When the Dunster Fine Arts School held its final concert with schoolchildren in June 2010, all 27 students (K-Gr.7) sang a song they helped write with teacher Sharon Stearns. The children recounted memories from their time at school – playing outside, being stung by a bee, learning together. The gymnasium was packed with parents and community members who laughed and teared up at the children’s lyrics.
Three years later, the chorus of that song – “Nothing stays the same” is truer than ever. But the Dunster Fine Arts School Society is embracing that philosophy.
Half of the school building is already paid off and numerous renovations completed. The fight to keep the school open is built on a deep dedication to the community, members of the society will tell you. It’s the whole community that has kept the doors to the school open, even if public school, per se, doesn’t happen there anymore.
The Society purchased the building from the school district in October 2010 after eight months of negotiations to keep it open. They have already paid off $23,000 of the $43,760 bill in two and a half years.
Everything is fundraised. But the joy of giving is what keeps the school alive. As they argued so many times to the school district during those dark days three years ago, the school is the heart of this community.
In some ways it’s used more than when it was a school, says one member of the society. The Society has latched onto a new concept – a community learning centre for all ages which offers workshops, computers, and recreation. Last week the school was filled with up to 18 people each day for a Joel Salatin teleconference workshop on farming, broadcast from Calgary. Each month the school hosts a band that helps raise money for its mortgage.
The learning happening inside the school walls is not just for the schoolchildren during school hours any more.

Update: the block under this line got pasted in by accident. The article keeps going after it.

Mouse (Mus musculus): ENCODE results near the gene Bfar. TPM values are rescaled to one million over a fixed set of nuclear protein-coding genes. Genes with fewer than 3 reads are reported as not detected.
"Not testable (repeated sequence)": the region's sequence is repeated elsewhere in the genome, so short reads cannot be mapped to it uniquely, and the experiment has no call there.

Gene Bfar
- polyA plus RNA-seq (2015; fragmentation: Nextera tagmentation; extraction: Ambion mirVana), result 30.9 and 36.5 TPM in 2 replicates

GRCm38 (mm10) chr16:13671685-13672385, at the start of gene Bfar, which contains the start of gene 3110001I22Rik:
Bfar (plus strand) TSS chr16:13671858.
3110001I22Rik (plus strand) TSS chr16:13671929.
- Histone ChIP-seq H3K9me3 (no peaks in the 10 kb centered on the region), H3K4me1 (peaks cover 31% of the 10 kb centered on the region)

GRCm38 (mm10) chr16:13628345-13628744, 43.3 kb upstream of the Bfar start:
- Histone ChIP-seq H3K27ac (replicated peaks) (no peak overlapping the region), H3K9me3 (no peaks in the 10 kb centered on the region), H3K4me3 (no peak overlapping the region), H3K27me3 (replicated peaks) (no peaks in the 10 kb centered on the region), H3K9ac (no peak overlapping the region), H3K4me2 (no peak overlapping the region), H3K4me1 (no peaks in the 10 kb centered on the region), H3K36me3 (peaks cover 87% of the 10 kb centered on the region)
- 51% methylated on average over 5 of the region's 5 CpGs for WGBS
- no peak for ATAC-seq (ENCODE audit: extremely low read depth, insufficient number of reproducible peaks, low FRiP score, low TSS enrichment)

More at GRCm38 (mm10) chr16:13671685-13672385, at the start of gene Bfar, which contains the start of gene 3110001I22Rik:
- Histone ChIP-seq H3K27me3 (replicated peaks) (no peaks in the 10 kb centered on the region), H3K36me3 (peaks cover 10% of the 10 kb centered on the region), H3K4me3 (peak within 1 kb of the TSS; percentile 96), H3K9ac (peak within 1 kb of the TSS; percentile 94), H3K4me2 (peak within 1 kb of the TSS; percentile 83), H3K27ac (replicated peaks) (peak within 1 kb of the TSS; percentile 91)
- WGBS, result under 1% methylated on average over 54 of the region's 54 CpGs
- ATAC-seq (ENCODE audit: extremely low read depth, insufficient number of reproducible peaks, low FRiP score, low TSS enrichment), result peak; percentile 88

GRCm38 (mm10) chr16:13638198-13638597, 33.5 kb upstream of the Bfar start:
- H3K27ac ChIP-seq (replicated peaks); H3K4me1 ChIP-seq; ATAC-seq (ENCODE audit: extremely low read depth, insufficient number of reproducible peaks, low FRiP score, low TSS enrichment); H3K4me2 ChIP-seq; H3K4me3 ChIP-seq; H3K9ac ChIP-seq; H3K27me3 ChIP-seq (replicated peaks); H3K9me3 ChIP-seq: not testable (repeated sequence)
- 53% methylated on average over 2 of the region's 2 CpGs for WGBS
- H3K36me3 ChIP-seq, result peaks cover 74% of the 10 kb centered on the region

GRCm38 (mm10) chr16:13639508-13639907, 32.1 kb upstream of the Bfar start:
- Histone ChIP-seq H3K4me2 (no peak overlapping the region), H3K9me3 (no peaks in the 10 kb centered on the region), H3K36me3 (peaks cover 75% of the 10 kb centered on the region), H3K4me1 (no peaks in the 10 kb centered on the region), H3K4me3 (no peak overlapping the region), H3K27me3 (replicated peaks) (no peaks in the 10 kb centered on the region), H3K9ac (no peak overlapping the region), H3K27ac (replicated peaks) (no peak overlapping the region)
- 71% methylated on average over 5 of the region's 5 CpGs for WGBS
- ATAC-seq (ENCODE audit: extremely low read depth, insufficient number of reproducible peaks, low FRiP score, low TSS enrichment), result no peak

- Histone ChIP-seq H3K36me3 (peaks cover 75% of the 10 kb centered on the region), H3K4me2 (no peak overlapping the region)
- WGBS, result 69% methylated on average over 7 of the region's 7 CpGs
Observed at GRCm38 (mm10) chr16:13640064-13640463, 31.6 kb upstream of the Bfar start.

“I always argue with people on this,” says Society member Pete Amyoony. “It’s still a school in the true sense of the word. It’s not controlled by government and bureaucracy. It is a community school.”
For a group that challenged the school district for months to keep the school open, staged an occupation of the school, offered school classes in tents next to the building, and finally bought the school from the school district and kept bills paid, it’s true what Society member Irma Brownlee says – “There’s lots of learning going on.”
Last week a dozen members of the society met for their regular meeting to discuss the mortgage, grant monies, new purchases and upcoming fundraisers. The group scolded Chantal Swets for writing the agenda on the chaulkboard too small to read – even so, it filled up one of two chaulkboards.
Along one wall are a row of computers that can be used for $2/hour. Swets’ two children play games quietly on the computers. The kids were two of the students that used to attend the school when it was still run by the school district. Since that time they have attended classes in tents near the building and homeschooled inside the building. Now that it’s become a learning centre, they can come in and use the computers and take part in other activities.
Before the formal meeting, attendees toured the school to see the new features. The society received a $25,000 New Horizons grant last year, money that is earmarked to encourage senior citizens to participate in their community. A new wheelchair ramp makes the school bathrooms accessible. A new barbecue is still in its box. A ride-on-mower has already been used to trim unruly grass at public places all over Dunster. A new shower room will make the school a great camping site. They have talked about an elder hostel and a youth hostel, among other ideas. The sports fields have also seen lots of use, especially with a new outdoor arena with lighting for nighttime skating. The rink was built by several community members.